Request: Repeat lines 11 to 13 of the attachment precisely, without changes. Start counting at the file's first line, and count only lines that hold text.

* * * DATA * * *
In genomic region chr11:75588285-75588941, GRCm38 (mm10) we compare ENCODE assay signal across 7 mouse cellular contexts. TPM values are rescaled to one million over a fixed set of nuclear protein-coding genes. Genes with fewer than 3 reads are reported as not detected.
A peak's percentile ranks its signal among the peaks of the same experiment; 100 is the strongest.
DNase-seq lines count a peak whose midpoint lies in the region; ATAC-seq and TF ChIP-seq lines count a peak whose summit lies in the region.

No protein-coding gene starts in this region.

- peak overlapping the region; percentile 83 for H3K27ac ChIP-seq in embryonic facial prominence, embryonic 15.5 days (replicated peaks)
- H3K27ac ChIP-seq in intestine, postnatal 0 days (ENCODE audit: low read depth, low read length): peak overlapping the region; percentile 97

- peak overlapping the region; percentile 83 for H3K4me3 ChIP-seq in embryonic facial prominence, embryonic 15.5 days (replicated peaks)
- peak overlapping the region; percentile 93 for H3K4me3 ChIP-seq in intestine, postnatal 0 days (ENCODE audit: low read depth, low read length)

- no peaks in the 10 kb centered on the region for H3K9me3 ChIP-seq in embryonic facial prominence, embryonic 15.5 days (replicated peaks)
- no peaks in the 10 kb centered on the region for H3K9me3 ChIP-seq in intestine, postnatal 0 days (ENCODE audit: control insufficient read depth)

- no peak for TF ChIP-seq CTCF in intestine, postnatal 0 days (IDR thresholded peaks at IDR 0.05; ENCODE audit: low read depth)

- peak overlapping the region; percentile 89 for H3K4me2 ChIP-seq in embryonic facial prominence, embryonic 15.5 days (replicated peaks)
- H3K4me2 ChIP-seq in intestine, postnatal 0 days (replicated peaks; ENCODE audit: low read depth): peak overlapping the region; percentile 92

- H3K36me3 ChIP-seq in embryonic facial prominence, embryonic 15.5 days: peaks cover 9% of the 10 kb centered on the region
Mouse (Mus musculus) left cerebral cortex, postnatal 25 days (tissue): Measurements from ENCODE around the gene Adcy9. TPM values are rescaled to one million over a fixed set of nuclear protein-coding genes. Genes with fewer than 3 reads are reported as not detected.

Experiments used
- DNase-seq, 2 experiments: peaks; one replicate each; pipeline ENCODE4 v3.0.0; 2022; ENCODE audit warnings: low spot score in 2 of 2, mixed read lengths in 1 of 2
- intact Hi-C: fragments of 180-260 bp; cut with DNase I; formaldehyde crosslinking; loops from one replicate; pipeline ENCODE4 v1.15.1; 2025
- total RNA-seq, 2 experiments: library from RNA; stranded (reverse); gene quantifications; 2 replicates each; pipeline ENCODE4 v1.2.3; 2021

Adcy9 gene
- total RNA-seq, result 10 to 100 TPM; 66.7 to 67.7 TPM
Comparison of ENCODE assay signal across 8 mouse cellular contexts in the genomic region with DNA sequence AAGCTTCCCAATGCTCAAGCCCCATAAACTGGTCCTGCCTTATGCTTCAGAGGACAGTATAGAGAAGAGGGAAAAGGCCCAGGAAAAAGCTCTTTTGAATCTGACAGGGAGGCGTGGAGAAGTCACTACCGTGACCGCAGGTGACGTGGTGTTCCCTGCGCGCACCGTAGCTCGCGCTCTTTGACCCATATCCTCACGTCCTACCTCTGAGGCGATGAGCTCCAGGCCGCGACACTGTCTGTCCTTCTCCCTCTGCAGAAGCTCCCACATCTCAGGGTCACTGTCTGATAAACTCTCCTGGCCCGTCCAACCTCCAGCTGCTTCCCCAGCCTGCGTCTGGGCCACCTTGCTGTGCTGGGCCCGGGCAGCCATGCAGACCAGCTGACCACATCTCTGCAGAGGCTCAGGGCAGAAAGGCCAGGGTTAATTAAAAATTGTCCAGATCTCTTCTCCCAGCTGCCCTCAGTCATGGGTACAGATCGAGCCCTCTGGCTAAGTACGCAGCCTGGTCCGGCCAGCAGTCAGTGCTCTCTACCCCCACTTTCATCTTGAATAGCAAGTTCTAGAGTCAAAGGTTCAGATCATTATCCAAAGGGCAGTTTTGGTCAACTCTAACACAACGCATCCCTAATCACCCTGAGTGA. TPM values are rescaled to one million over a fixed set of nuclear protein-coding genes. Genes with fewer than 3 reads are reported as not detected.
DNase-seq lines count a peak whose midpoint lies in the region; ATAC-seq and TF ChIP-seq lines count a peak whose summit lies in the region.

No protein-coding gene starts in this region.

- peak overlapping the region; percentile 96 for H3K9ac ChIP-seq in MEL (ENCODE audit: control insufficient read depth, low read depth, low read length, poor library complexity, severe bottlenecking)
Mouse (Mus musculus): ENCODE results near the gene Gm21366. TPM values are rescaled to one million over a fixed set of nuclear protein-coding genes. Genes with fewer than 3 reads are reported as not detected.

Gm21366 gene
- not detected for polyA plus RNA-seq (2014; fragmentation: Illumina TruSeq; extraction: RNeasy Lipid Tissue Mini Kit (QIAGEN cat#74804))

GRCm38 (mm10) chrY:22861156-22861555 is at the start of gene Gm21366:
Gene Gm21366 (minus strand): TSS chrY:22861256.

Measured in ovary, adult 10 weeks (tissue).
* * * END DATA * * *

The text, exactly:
- no peak for TF ChIP-seq CTCF in intestine, postnatal 0 days (IDR thresholded peaks at IDR 0.05; ENCODE audit: low read depth)

- peak overlapping the region; percentile 89 for H3K4me2 ChIP-seq in embryonic facial prominence, embryonic 15.5 days (replicated peaks)
- H3K4me2 ChIP-seq in intestine, postnatal 0 days (replicated peaks; ENCODE audit: low read depth): peak overlapping the region; percentile 92